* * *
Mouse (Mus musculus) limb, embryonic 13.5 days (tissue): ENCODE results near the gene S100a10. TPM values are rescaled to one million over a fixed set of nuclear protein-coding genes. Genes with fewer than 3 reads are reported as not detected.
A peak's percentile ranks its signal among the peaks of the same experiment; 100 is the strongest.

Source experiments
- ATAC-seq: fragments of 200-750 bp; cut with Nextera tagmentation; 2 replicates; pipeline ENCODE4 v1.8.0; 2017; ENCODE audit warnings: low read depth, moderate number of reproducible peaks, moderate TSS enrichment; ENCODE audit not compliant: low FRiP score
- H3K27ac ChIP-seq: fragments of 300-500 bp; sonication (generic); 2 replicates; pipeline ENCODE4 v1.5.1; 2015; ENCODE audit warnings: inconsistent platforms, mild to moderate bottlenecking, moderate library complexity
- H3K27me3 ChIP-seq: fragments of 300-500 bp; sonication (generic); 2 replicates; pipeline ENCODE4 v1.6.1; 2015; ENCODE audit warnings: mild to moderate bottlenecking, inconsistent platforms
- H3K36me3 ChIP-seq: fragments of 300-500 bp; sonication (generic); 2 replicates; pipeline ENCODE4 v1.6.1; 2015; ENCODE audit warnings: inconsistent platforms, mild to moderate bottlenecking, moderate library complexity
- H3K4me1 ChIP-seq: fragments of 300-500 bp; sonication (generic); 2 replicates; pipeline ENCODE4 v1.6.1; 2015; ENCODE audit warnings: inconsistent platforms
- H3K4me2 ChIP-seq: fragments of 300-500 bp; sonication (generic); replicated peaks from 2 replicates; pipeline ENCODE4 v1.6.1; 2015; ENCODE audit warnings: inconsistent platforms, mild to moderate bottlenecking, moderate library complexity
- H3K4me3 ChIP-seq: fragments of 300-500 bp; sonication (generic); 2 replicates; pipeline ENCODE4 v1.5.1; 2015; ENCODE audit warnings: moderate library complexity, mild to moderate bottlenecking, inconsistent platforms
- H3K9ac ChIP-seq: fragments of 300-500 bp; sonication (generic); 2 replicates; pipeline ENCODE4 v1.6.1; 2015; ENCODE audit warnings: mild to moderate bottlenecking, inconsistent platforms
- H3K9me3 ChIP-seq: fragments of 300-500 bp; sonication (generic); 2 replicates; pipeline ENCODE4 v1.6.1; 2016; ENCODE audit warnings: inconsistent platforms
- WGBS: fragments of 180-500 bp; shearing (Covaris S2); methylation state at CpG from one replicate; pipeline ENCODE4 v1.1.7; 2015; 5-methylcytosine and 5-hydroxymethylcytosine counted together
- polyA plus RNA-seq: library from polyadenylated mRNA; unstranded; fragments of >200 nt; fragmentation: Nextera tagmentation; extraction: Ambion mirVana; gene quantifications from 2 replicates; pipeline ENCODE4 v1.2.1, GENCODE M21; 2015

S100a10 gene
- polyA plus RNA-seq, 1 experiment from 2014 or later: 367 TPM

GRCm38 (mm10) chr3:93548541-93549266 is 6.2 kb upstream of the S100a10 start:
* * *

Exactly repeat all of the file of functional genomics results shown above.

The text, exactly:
Mouse (Mus musculus) limb, embryonic 13.5 days (tissue): ENCODE results near the gene S100a10. TPM values are rescaled to one million over a fixed set of nuclear protein-coding genes. Genes with fewer than 3 reads are reported as not detected.
A peak's percentile ranks its signal among the peaks of the same experiment; 100 is the strongest.

Source experiments
- ATAC-seq: fragments of 200-750 bp; cut with Nextera tagmentation; 2 replicates; pipeline ENCODE4 v1.8.0; 2017; ENCODE audit warnings: low read depth, moderate number of reproducible peaks, moderate TSS enrichment; ENCODE audit not compliant: low FRiP score
- H3K27ac ChIP-seq: fragments of 300-500 bp; sonication (generic); 2 replicates; pipeline ENCODE4 v1.5.1; 2015; ENCODE audit warnings: inconsistent platforms, mild to moderate bottlenecking, moderate library complexity
- H3K27me3 ChIP-seq: fragments of 300-500 bp; sonication (generic); 2 replicates; pipeline ENCODE4 v1.6.1; 2015; ENCODE audit warnings: mild to moderate bottlenecking, inconsistent platforms
- H3K36me3 ChIP-seq: fragments of 300-500 bp; sonication (generic); 2 replicates; pipeline ENCODE4 v1.6.1; 2015; ENCODE audit warnings: inconsistent platforms, mild to moderate bottlenecking, moderate library complexity
- H3K4me1 ChIP-seq: fragments of 300-500 bp; sonication (generic); 2 replicates; pipeline ENCODE4 v1.6.1; 2015; ENCODE audit warnings: inconsistent platforms
- H3K4me2 ChIP-seq: fragments of 300-500 bp; sonication (generic); replicated peaks from 2 replicates; pipeline ENCODE4 v1.6.1; 2015; ENCODE audit warnings: inconsistent platforms, mild to moderate bottlenecking, moderate library complexity
- H3K4me3 ChIP-seq: fragments of 300-500 bp; sonication (generic); 2 replicates; pipeline ENCODE4 v1.5.1; 2015; ENCODE audit warnings: moderate library complexity, mild to moderate bottlenecking, inconsistent platforms
- H3K9ac ChIP-seq: fragments of 300-500 bp; sonication (generic); 2 replicates; pipeline ENCODE4 v1.6.1; 2015; ENCODE audit warnings: mild to moderate bottlenecking, inconsistent platforms
- H3K9me3 ChIP-seq: fragments of 300-500 bp; sonication (generic); 2 replicates; pipeline ENCODE4 v1.6.1; 2016; ENCODE audit warnings: inconsistent platforms
- WGBS: fragments of 180-500 bp; shearing (Covaris S2); methylation state at CpG from one replicate; pipeline ENCODE4 v1.1.7; 2015; 5-methylcytosine and 5-hydroxymethylcytosine counted together
- polyA plus RNA-seq: library from polyadenylated mRNA; unstranded; fragments of >200 nt; fragmentation: Nextera tagmentation; extraction: Ambion mirVana; gene quantifications from 2 replicates; pipeline ENCODE4 v1.2.1, GENCODE M21; 2015

S100a10 gene
- polyA plus RNA-seq, 1 experiment from 2014 or later: 367 TPM

GRCm38 (mm10) chr3:93548541-93549266 is 6.2 kb upstream of the S100a10 start: